The air is so thick from the humidity, and with all of the deep green from the tree covered mountains it feels like pure oxygen entering your lungs. The barrios are also incredible. Anyone who knows me knows that I love people, real and honest people, who I usually find in working class areas. Caracas is full of these barrios where most of the city’s largely working class population lives.

But before I write about the barrios I want to mention something else that struck me today. Could you imagine walking in downtown Chicago and coming across a tent setup by the government where volunteers played videos produced by the government and handed out pamphlets on the government’s policies?

Walking through downtown Caracas we saw a few of these today. And it’s not just a one way thing where the government’s policies are being told to the people in a propagandistic manner. No, if you have a question, if you want to know how the new policies regarding health care or education will affect you, go ahead and ask it. Shout it out even, and one of the volunteers or other people around will be happy to respond, or shout back if they disagree.

There are probably similar things in the states, but usually the rhetoric of politicians is so far above our heads. During the elections I remember asking friends if they understood what McCain and Obama were talking about. The issues are so removed from most of our daily lives, I mean what the hell is “pork belly spending”? I want to know, in plain English, how the policies of the government will affect my daily life, and I think that is nearly impossible to find in the US.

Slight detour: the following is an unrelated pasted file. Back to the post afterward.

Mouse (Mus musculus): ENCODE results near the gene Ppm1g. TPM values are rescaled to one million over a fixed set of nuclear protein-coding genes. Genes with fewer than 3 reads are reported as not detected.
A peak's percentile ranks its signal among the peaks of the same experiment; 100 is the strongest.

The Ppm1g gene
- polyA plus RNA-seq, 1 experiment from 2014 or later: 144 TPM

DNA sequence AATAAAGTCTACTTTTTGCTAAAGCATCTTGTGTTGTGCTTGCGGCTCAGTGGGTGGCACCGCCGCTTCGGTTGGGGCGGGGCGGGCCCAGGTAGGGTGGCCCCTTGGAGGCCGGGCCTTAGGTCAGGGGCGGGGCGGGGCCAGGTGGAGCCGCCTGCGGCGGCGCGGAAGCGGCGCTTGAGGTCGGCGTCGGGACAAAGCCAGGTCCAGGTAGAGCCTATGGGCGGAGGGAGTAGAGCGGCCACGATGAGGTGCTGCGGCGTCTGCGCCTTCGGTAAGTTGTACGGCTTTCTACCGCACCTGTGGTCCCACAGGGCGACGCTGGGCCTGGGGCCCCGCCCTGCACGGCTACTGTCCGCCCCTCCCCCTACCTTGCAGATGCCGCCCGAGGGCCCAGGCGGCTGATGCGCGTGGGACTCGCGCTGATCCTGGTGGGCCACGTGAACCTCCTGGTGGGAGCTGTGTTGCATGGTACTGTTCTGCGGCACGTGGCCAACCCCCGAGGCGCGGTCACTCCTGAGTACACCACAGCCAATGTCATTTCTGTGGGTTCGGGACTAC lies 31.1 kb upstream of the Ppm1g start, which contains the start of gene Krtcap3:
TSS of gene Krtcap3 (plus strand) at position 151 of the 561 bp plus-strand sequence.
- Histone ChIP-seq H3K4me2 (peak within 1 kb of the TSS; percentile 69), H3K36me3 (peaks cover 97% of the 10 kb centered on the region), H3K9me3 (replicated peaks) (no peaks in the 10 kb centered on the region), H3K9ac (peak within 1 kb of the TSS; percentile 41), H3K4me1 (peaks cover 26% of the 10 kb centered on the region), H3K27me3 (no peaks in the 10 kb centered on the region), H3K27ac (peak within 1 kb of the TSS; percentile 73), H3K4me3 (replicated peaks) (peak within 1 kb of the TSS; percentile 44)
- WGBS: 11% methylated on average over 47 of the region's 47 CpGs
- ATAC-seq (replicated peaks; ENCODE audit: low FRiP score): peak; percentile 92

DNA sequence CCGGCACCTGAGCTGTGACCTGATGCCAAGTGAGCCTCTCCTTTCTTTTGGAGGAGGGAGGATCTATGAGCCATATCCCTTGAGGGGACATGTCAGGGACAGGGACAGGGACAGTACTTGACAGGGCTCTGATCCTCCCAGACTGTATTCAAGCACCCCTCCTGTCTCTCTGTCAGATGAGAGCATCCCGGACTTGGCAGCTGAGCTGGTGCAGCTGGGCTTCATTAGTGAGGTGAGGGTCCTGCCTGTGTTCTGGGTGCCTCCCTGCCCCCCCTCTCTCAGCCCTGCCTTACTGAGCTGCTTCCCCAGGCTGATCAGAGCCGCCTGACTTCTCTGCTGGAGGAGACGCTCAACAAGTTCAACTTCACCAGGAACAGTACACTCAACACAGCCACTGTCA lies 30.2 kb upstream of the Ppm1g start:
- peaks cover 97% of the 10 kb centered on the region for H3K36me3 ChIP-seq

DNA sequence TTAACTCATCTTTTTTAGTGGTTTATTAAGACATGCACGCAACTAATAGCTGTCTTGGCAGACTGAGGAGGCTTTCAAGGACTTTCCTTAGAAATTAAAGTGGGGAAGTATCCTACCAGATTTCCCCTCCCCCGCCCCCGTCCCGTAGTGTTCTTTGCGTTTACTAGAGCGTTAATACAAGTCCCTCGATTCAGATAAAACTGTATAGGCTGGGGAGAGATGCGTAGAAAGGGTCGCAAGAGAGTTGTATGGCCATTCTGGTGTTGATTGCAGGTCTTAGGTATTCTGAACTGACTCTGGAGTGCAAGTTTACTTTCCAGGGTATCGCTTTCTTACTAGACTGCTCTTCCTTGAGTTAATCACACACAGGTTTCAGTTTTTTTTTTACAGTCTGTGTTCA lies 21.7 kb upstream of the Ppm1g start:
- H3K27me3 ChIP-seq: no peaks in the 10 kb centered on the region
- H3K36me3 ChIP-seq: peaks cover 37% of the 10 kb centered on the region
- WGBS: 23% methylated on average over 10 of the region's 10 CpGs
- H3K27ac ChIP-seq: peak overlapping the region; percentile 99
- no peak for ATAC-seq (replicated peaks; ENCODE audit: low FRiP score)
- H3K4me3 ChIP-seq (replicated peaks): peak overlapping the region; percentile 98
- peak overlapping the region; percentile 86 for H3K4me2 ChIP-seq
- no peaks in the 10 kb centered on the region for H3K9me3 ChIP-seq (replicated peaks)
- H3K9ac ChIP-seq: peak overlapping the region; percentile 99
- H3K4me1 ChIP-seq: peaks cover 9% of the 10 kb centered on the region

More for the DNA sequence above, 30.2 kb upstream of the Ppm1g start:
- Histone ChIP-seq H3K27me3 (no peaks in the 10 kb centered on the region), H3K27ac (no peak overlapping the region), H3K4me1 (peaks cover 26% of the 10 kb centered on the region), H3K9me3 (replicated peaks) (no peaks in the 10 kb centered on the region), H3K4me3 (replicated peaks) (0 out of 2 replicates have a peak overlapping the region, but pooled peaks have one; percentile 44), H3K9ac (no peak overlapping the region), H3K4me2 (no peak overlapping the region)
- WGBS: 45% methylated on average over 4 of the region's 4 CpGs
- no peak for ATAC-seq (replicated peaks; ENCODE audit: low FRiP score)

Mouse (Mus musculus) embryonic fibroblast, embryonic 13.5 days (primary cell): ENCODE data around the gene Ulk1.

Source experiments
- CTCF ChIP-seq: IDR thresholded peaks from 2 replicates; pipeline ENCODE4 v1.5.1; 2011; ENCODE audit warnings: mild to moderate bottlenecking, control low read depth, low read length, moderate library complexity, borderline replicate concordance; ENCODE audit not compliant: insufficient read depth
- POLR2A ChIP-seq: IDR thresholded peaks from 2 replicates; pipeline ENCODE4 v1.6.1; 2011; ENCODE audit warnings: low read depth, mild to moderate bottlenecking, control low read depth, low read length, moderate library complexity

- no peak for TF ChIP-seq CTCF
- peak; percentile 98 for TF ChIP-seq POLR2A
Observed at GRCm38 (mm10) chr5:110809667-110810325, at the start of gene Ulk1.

Here, and I’ll admit this is just a first impression, but it seems the government’s policies are very transparent so that the people can understand and know what’s happening. And when the government is providing free health care and education and better employment opportunities to the masses, why lie about it? Why have to hide those policies in complicated rhetoric? Why not just be upfront and let people know how they are benefiting? Of course, there are those not happy with the government, and they are mostly the ones from the minority who controlled nearly everything in the country before Hugo Chavez was elected in 1998.

Back to the barrios: The homes in the barrios remind me of the densely populated areas of Cairo, and the large buildings look similar to what Chicago’s Cabrini Green housing projects used to look like before they were torn down. Except there is one thing different here: the color. Everything is so colorful. And as a photographer it makes me drool.

It’s so refreshing to see an urban landscape void of huge advertisements everywhere you turn. It’s also nice to take a picture in different parts of town and not have the same shot of a 7-11 quickie mart, McDonalds or other chain store. Unique, different, special. What is happening to that in Chicago? I feel every time I come back more and more of that is disappearing. And it’s definitely not just Chicago. These days most US cities look quite similar, as are may other cities around the world.